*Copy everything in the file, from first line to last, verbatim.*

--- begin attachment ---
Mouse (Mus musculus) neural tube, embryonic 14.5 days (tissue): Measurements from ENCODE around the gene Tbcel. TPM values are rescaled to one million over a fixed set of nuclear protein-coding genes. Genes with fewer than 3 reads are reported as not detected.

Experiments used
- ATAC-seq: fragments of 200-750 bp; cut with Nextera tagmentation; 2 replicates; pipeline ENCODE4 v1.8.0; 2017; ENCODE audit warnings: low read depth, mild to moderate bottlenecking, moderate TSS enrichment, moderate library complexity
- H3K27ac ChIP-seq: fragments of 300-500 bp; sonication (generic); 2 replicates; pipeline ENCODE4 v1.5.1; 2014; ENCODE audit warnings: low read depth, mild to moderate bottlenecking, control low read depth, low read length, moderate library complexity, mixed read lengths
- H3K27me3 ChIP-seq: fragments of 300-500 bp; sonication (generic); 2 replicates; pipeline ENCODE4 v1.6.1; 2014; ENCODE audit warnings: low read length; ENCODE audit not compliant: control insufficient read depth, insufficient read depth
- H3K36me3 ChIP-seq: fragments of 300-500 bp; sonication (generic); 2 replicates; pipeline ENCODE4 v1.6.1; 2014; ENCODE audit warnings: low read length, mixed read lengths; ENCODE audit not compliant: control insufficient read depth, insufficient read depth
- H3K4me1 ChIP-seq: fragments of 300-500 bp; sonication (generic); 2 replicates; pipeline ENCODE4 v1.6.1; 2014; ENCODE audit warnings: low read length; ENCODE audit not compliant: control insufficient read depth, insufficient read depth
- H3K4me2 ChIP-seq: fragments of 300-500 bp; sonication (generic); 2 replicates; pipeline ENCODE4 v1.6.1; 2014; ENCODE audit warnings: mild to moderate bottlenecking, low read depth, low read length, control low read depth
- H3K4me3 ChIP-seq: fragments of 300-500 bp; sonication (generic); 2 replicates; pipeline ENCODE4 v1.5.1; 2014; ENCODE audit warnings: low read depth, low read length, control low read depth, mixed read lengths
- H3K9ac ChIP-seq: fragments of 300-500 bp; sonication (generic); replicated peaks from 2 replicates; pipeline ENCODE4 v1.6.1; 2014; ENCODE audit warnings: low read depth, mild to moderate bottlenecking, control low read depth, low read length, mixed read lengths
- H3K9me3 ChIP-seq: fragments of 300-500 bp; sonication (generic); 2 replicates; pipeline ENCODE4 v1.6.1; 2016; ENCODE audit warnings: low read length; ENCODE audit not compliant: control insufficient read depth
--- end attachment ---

Mouse (Mus musculus) neural tube, embryonic 14.5 days (tissue): Measurements from ENCODE around the gene Tbcel. TPM values are rescaled to one million over a fixed set of nuclear protein-coding genes. Genes with fewer than 3 reads are reported as not detected.

Experiments used
- ATAC-seq: fragments of 200-750 bp; cut with Nextera tagmentation; 2 replicates; pipeline ENCODE4 v1.8.0; 2017; ENCODE audit warnings: low read depth, mild to moderate bottlenecking, moderate TSS enrichment, moderate library complexity
- H3K27ac ChIP-seq: fragments of 300-500 bp; sonication (generic); 2 replicates; pipeline ENCODE4 v1.5.1; 2014; ENCODE audit warnings: low read depth, mild to moderate bottlenecking, control low read depth, low read length, moderate library complexity, mixed read lengths
- H3K27me3 ChIP-seq: fragments of 300-500 bp; sonication (generic); 2 replicates; pipeline ENCODE4 v1.6.1; 2014; ENCODE audit warnings: low read length; ENCODE audit not compliant: control insufficient read depth, insufficient read depth
- H3K36me3 ChIP-seq: fragments of 300-500 bp; sonication (generic); 2 replicates; pipeline ENCODE4 v1.6.1; 2014; ENCODE audit warnings: low read length, mixed read lengths; ENCODE audit not compliant: control insufficient read depth, insufficient read depth
- H3K4me1 ChIP-seq: fragments of 300-500 bp; sonication (generic); 2 replicates; pipeline ENCODE4 v1.6.1; 2014; ENCODE audit warnings: low read length; ENCODE audit not compliant: control insufficient read depth, insufficient read depth
- H3K4me2 ChIP-seq: fragments of 300-500 bp; sonication (generic); 2 replicates; pipeline ENCODE4 v1.6.1; 2014; ENCODE audit warnings: mild to moderate bottlenecking, low read depth, low read length, control low read depth
- H3K4me3 ChIP-seq: fragments of 300-500 bp; sonication (generic); 2 replicates; pipeline ENCODE4 v1.5.1; 2014; ENCODE audit warnings: low read depth, low read length, control low read depth, mixed read lengths
- H3K9ac ChIP-seq: fragments of 300-500 bp; sonication (generic); replicated peaks from 2 replicates; pipeline ENCODE4 v1.6.1; 2014; ENCODE audit warnings: low read depth, mild to moderate bottlenecking, control low read depth, low read length, mixed read lengths
- H3K9me3 ChIP-seq: fragments of 300-500 bp; sonication (generic); 2 replicates; pipeline ENCODE4 v1.6.1; 2016; ENCODE audit warnings: low read length; ENCODE audit not compliant: control insufficient read depth